Pilot Group Profile: 
Atlas Crew Members See A Positive Future

Air Line Pilot, November/December 2002, page 23
By Chris Dodd, Staff Writer

In Greek mythology, Atlas, whose name means "daring," was one of the Titans punished for launching an uprising against the Olympians. For his crime, Zeus forced Atlas to shoulder the heavens for eternity. Like much of mythology, the story was a romanticized explanation of a natural phenomenon, i.e., what held up the sky.

The Atlas pilots’ history with ALPA has elements of drama that would be worthy of their namesake—two organizing drives, a bitter court fight, and two stormy attempts to secure a contract, finally settled this July.

And what the pilot group hopes to carry on its shoulders after those 3 tumultuous years is a solid foundation contract to build on, strengthened relations with management, and a focus on issues unique to the cargo sector.

Atlas flightcrew members are justifiably proud of having helped build the airline into the world’s third largest cargo carrier (after FedEx and UPS) in barely 10 years. Michael Chowdry, a Pakistani who came to the United States in 1976 and earned a degree in agricultural aviation from the University of Minnesota, founded the company in 1992 with a single B-747-200F leased to China Airlines. Chowdry recognized the potential boom in the air freight market in China, and also recognized a largely untapped niche—providing additional cargo lift to international carriers at costs substantially less than they could provide themselves.

From aircraft leasing, Atlas moved into what became its bread-and-butter operation—ACMI contracts—providing flight crews and aircraft, including maintenance and insurance, to short- and long-term clients.

Chowdry died last year in the crash of his L-39 Czech trainer, but the company has followed his business plan. A holding company, Atlas Worldwide Holdings, Inc., was formed in February 2001, with Atlas Air, Inc., as a wholly owned subsidiary. Four months later, Atlas Worldwide announced it would acquire Polar Air Cargo, another freight carrier (whose flightcrew members are also represented by ALPA).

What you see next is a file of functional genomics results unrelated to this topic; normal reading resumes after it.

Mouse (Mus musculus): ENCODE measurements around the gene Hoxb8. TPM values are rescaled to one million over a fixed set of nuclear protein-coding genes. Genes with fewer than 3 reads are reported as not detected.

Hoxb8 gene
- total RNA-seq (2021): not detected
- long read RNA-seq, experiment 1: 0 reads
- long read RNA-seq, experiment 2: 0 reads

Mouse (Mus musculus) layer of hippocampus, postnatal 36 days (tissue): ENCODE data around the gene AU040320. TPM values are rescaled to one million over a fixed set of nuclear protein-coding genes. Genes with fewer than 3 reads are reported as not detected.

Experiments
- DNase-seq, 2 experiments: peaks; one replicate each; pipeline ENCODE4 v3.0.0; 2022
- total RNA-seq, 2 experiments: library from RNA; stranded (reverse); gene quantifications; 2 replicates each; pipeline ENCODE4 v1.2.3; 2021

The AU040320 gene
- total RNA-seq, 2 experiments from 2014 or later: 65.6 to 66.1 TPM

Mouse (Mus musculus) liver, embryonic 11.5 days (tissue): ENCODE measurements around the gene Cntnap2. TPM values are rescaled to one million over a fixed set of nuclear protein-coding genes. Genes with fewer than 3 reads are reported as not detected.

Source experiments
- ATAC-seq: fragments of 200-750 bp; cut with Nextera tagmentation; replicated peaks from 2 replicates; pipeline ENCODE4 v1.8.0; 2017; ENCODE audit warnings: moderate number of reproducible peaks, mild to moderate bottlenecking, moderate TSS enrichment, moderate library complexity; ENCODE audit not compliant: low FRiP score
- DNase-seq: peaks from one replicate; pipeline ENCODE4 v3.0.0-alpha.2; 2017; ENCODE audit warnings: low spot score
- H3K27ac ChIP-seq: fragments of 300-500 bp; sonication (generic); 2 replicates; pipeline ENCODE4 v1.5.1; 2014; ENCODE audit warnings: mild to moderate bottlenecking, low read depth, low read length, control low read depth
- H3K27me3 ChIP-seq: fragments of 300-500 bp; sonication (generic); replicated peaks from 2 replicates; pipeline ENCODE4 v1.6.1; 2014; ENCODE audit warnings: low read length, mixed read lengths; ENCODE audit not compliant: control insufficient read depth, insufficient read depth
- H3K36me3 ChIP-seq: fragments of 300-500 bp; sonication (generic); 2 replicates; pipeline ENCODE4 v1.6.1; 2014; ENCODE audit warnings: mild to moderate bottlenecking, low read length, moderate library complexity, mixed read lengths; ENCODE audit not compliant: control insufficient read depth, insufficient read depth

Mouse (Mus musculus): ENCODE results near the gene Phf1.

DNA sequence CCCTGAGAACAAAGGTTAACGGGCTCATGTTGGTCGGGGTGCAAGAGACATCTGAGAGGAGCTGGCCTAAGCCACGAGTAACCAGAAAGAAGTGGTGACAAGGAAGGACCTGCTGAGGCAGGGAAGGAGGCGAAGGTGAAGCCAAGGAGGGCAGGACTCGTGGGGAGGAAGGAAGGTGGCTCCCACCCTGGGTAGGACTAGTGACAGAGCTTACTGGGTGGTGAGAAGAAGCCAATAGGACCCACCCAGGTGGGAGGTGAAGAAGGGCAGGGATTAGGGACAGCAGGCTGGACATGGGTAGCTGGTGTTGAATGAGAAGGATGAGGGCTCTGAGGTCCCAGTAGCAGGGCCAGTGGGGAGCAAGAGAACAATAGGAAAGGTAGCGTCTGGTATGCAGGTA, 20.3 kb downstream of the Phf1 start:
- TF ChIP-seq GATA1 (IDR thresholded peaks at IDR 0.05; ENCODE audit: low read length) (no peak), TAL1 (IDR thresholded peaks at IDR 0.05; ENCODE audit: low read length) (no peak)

Atlas is also the world’s largest operator of B-747 freighters. As of this June, the company’s fleet had grown to 37—including 13 B-747-400s each capable of carrying more than 120 tons of payload. Atlas’s customer list has included Lufthansa, British Airways, SAS, Alitalia, Lan Chile, Korean Air, and the Emirates, and it sometimes paints its freighters in the customer’s livery. In addition, the carrier has operated seasonal ACMI contracts with U.S.-based carriers such as Emery, FedEx, and UPS.

Flightcrew member leaders on the carrier, who were not unionized, approached ALPA about representation in mid-1996.

The current MEC chairman, Capt. David Bourne, says, "When we began to organize, our primary concern was not monetary, although that certainly was an issue."

Flying for a carrier that provided scheduled and on-demand cargo lift to far-flung destinations presented quality-of-life and a whole range of other issues—aeromedical, regulatory, legal—that are unique to that segment of the industry, Capt. Bourne believes. "You’re very much alone out there in the world. We were worried about running into problems in some of the Third World countries to which we fly; for example, if a crew member in Lagos, Nigeria, got stuck in the middle of a political uprising, would someone be there to protect him? We weren’t sure that we had that protection."

The first organizing effort failed in a close vote in January 1998. By law, organizers must wait a full year before a second representational ballot may be scheduled. The count was barely finished on the first ballot before Capt. Bourne and other crew members were planning for their second attempt at organizing Atlas crew members.

The campaigns faced intense antiunion pressure from management.

As the second organizing drive ground on, management began making overt threats that employee profit-sharing, which accounted for as much as 26 percent of some crew members’ paychecks, might evaporate if the group successfully unionized.

When the second vote was counted April 29, 1999, with ALPA winning more than 70 percent of the vote, management made good its threat, cutting off profit-sharing to the newly unionized flightcrew members, an action ALPA challenged in court. A three-judge panel of the U.S. Circuit Court of Appeals ruled unanimously in late 2000 that management had violated the Railway Labor Act’s prohibition against interfering with employees’ right to unionize. ALPA and Atlas management reached a settlement agreement on behalf of the crew members, winning restoration of the profit-sharing as well as full back pay, with interest, for all wrongly withheld amounts. Total value of the settlement to the Atlas pilots was estimated at $22.8 million.